A little Avant-Garde perhaps, but yes, that's how the novel ends. The butterfly and rising music are likely references to "lightness". —Preceding unsigned comment added by (talk) 17:17, 10 July 2008 (UTC)

oooh ok...thank you...kinda wish it ended better...but i guess it fits the book —Preceding unsigned comment added by (talk) 19:35, 6 September 2008 (UTC)

Karenin's gender[edit]

It says in the section about the dog Karenin that it is female, and then uses 'he' repeatedly to refer to it. Should this be changed? (I haven't read the book btw, just passing through) Josie164 (talk) 02:08, 16 September 2010 (UTC)

Karenin is a female dog, but is referred to as "he" throughout the book. Near the end on page 296, Kundera discusses menstruation of humans and animals and writes "Karenin, who was after all female, had his periods too." It is a repeated throughout the book that Karenin is identified as a "he" but is still female. Kundera could be doing this to reference gender questioning or to say that Karenin acts more male than female, but was still born a female. — Preceding unsigned comment added by (talk) 03:37, 11 June 2011 (UTC)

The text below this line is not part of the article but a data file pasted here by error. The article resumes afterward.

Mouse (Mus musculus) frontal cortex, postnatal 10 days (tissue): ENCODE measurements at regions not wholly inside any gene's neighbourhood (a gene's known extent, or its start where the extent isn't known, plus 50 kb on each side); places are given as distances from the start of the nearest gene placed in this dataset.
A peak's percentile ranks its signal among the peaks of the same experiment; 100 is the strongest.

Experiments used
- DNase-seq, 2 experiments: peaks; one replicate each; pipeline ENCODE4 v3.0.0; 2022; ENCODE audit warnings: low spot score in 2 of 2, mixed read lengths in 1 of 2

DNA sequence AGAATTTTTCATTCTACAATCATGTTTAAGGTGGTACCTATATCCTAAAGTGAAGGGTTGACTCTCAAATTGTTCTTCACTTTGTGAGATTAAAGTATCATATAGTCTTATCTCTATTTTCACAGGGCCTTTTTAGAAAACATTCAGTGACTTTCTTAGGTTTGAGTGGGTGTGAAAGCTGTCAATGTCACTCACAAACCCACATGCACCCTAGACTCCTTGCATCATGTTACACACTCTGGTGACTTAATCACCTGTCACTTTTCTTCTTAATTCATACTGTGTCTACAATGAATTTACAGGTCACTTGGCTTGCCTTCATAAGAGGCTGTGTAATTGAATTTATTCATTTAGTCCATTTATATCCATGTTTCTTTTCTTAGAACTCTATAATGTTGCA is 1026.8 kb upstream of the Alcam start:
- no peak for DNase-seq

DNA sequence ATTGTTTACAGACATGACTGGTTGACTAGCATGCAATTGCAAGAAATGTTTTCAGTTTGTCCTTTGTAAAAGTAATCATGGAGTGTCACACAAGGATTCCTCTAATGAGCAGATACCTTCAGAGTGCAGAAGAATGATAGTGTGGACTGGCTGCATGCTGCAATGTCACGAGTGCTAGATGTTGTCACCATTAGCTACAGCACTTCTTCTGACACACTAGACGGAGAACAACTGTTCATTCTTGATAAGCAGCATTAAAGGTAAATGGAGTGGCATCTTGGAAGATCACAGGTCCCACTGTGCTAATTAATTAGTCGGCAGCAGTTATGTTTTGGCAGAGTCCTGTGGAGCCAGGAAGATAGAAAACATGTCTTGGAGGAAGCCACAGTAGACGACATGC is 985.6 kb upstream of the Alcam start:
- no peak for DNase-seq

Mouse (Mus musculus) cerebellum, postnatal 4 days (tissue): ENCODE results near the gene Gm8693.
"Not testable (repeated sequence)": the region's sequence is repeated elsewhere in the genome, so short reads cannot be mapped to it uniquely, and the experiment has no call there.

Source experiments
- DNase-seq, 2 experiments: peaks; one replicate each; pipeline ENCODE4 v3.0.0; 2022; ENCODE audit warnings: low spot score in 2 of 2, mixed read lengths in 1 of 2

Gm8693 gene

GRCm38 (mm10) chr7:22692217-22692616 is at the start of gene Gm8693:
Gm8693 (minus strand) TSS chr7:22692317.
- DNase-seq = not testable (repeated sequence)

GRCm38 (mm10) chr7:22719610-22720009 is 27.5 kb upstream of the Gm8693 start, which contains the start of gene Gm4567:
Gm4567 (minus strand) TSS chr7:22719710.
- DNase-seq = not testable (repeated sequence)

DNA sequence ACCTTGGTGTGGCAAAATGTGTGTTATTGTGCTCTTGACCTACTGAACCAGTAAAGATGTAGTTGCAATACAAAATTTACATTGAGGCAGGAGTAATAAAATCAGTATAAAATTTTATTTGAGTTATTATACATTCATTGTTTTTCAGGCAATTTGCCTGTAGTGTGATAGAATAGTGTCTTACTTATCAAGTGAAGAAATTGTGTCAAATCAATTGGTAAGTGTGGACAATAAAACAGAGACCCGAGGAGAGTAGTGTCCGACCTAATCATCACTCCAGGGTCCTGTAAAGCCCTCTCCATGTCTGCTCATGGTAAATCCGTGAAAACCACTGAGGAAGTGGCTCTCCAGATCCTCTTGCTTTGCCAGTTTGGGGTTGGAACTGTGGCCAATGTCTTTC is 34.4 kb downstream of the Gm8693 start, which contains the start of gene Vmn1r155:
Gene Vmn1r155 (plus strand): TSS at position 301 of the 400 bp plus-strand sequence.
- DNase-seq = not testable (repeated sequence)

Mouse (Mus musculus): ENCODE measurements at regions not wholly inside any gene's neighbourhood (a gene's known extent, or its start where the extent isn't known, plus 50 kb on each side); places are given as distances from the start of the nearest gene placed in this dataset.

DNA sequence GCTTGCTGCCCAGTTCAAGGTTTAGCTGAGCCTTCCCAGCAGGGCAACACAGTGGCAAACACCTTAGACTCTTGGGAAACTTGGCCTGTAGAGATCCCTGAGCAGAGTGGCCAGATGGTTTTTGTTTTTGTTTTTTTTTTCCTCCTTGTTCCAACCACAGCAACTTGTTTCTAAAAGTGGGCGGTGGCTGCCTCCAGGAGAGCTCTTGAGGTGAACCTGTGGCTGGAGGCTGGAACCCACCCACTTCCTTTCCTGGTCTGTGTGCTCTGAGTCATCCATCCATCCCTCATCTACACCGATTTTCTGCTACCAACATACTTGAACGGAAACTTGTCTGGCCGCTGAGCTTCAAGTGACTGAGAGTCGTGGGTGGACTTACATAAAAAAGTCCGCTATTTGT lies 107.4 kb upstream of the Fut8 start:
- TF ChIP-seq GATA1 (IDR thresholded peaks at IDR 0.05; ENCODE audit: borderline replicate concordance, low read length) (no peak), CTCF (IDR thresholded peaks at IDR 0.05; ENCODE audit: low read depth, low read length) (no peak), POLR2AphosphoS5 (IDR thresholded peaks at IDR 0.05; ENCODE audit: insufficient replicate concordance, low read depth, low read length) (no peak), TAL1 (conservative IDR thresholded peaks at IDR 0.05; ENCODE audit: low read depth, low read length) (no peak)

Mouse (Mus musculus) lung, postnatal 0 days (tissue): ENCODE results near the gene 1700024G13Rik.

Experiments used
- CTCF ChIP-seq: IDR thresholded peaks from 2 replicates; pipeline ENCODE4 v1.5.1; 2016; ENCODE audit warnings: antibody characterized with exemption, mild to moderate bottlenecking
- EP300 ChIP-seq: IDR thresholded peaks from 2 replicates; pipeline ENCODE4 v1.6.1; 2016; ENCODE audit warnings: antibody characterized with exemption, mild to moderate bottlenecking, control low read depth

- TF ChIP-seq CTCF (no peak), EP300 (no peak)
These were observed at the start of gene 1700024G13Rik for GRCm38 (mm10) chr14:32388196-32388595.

Original title[edit]

In the info box it says that the original title was "Nesnesitelná lehkost bytí". As far as I know, the book was written in Czech, so the original title is in Czech. But the first published version was in French and went by the title "L'Insoutenable Légèreté de l'être". The Czech version was published much later in Canada. Should that not be accounted for somehow in the info box? -- (talk) 06:19, 13 March 2012 (UTC)